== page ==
News - Mercedes-Benz
Mercedes increasing right-hand-drive focus
Right-hand-drive portfolio vital for continued global expansion, says Mercedes
30 Jun 2015
By DANIEL GARDNER in STUTTGART
MERCEDES-BENZ will be offering an increasing number of options for right-hand-drive markets around the world with Australia one of the nations set to benefit from the greater selection of three-point models.
In previous years, the relatively small number of right-hook markets has limited the number of offerings that come Down Under, but the German car-maker says with overall volumes increasing and more “flexible” architecture it will respond to increasing demand.
Speaking at the global debut of the new GLC mid-sized SUV in Germany, Daimler AG board member and head of Mercedes-Benz research and development Thomas Weber said the company’s target to be the number one luxury car brand would need the help of right-hand-drive markets.
“Right-hand-drive markets are fast growing and being number one is only possible if we tackle all markets so we need right-hand drive,” he said.
Left: Daimler AG board member and head of Mercedes-Benz research and development Thomas Weber.
“If that’s the important segment we have to go for right-hand drive.
“Maybe not for all variants and line-ups but left and right-hand dive is the entry ticket to launch a vehicle.”
Dr Weber used the GLK mid-sized SUV as an example of Mercedes losing significant sales by not being able to offer the vehicle to various countries, including high-rider-hungry Australia.
“That’s what we learned from GLK – without right-hand drive it's not salable in Great Britain, Australia etcetera,” he said.
“Yes the volumes per se are much smaller. There was a time where Mercedes was 700,000 per year and now we are far above double so the volume by itself is bigger.”
Dr Weber explained that changes in the way Mercedes vehicles are designed have made it far easier to produce models in both right- and left-hand orientation.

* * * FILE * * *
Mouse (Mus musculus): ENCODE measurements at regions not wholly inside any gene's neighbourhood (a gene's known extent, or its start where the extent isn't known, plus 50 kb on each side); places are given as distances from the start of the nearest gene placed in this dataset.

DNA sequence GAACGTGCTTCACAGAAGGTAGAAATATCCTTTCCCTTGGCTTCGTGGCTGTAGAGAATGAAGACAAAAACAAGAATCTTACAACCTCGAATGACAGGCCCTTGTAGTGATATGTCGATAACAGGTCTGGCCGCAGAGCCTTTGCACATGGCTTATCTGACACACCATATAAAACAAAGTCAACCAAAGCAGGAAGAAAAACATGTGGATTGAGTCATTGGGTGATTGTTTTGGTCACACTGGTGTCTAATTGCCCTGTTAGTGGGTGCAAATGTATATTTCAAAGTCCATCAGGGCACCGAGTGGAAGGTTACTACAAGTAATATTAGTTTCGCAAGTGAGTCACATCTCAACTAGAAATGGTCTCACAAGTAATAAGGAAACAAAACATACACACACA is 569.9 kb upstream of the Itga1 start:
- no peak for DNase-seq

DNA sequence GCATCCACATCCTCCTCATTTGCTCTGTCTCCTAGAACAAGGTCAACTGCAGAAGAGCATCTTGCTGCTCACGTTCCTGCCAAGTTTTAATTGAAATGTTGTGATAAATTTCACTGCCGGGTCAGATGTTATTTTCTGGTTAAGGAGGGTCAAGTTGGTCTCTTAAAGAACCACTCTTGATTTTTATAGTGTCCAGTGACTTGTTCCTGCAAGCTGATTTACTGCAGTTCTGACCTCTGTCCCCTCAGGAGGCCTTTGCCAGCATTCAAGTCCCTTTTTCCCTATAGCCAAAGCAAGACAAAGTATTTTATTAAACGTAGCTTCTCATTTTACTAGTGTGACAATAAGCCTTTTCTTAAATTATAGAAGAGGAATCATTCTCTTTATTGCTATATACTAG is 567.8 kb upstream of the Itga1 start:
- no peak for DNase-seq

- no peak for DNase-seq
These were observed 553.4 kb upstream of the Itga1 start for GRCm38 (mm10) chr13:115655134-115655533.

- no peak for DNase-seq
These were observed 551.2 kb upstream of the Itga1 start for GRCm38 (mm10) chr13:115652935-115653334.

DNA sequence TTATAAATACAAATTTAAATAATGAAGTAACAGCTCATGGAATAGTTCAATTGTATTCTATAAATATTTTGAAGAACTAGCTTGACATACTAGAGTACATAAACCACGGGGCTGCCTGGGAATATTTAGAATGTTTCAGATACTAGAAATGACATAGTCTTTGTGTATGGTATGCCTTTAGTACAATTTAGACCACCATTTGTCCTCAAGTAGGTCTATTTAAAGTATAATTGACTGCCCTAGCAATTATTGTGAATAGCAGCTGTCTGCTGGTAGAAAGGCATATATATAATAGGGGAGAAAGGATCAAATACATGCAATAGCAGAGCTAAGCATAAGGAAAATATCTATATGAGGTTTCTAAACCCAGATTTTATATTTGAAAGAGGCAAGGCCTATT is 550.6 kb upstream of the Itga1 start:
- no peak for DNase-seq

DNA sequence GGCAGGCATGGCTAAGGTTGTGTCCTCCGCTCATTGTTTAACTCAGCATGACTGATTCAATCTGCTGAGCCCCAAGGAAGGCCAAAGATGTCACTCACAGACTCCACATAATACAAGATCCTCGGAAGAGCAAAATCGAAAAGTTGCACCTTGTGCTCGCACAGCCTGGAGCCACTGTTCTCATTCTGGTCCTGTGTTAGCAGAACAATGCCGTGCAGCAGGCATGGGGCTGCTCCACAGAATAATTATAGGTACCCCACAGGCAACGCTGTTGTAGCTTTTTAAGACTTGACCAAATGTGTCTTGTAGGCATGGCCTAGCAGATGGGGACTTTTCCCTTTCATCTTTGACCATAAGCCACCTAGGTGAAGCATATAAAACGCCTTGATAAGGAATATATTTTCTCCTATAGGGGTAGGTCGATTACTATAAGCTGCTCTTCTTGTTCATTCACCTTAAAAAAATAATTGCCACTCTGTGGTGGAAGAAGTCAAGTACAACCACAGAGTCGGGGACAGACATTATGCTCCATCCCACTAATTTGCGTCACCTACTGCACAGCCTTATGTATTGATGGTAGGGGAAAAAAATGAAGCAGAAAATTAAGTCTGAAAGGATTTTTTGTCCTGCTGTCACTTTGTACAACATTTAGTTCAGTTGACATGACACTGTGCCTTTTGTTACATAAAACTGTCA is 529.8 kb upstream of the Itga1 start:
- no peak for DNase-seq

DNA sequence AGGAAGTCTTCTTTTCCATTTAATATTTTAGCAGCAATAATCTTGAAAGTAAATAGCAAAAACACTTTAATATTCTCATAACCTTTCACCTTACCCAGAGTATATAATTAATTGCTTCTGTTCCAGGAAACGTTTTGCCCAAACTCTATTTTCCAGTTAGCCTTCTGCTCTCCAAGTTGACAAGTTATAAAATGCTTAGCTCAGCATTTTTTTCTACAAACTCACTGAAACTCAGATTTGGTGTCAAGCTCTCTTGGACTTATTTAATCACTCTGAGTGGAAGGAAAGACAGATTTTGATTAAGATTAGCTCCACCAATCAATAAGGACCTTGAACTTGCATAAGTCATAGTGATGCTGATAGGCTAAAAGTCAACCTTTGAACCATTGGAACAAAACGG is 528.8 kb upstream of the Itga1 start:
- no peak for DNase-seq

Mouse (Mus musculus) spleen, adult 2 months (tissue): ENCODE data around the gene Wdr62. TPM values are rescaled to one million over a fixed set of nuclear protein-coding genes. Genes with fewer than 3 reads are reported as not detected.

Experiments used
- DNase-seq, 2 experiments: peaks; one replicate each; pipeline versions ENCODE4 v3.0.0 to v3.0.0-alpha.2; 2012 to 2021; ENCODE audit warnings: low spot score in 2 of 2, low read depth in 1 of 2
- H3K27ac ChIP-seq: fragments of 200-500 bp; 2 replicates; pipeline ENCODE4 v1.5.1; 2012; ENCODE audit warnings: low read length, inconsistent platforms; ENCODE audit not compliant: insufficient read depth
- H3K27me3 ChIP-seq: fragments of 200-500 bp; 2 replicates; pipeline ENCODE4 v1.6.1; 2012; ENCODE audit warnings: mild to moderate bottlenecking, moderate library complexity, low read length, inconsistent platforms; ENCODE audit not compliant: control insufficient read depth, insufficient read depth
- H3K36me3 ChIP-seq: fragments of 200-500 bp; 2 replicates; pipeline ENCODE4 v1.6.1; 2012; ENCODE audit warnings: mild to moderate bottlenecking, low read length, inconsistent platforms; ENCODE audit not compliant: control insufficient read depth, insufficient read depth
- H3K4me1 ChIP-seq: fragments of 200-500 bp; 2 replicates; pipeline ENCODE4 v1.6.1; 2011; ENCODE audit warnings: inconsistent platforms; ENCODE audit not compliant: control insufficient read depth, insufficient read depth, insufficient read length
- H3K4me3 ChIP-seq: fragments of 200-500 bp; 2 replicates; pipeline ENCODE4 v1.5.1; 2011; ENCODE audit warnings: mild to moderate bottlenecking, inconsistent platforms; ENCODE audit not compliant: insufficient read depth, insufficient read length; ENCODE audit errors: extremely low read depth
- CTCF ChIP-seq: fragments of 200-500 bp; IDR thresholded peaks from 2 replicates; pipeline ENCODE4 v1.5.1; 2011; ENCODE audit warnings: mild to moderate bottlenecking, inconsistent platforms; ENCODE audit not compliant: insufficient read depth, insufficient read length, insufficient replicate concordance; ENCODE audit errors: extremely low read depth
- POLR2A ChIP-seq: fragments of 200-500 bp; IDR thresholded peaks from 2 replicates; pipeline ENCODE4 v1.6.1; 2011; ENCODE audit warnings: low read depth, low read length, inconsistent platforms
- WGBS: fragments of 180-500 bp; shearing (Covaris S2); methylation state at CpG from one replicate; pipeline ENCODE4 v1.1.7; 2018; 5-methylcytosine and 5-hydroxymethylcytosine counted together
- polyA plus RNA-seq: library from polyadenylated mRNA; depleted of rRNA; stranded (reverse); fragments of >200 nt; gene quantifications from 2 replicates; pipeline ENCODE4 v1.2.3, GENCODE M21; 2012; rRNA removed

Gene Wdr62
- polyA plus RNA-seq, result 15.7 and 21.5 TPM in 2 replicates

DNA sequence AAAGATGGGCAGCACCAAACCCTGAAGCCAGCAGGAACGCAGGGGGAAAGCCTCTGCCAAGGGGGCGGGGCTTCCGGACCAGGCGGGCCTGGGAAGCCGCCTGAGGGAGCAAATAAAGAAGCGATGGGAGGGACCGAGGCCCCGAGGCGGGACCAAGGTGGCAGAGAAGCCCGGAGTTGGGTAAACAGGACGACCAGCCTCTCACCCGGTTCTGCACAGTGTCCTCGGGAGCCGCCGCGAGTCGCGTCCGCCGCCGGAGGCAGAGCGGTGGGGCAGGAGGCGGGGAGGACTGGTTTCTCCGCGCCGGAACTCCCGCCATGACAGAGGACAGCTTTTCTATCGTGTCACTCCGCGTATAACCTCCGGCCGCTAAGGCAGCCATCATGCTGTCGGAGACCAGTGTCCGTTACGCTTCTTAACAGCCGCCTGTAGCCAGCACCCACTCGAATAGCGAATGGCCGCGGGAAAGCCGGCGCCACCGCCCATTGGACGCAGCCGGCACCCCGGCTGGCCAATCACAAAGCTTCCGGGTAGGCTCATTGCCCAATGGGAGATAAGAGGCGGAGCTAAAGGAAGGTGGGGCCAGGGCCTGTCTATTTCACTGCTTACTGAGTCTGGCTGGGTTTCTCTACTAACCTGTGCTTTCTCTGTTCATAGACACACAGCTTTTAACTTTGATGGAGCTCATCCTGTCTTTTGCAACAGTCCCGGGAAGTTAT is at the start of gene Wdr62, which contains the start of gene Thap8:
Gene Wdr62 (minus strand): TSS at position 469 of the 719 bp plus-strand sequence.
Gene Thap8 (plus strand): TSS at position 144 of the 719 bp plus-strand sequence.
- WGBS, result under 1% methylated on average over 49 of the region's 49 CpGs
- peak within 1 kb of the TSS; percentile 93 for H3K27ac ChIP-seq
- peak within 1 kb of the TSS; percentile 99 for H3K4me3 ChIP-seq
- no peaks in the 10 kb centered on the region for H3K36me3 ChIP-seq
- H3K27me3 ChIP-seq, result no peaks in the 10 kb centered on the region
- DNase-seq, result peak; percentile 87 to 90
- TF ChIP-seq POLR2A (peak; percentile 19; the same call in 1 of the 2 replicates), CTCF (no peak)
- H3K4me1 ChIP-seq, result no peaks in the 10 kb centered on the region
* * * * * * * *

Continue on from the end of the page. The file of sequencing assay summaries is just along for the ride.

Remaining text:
“The other argument is our vehicle architecture has improved and is much more flexible with modular design,” he said. “If there is a target it’s easier from the beginning to install left- and right-hand drive.
“If you start too late the costs are much higher. If you do it from the beginning, from an engineering point of view it’s not so complex.”
Mercedes has recently confirmed that it will breach new territory for the three-pointed star and introduce a competitor in the light-commercial vehicle segment, and while the pick-up has not yet been confirmed for Australia, Dr Weber all but confirmed it.
“For Australia the pick-up is great,” he said. “We believe there is a clear demand for pick-ups.
“A huge market in the US and Australia – (is) enough to decide to go into a premium vehicle in this market segment.”
If it does launch on Australian soil, the ute will be the first for Mercedes and will bump gloves with the only other European option, Volkswagen’s Amarok.
Depending on the model’s price, it may also steal some attention from the other big-hitters such as Toyota’s HiLux and the increasingly popular Ford Ranger.
While the GLK never made it to Australia, Mercedes has confirmed its replacement – the GLC – will be manufactured in both right and left-hand-drive configurations, and will be sold here allowing the company to compete in the significant mid-sized SUV segment.
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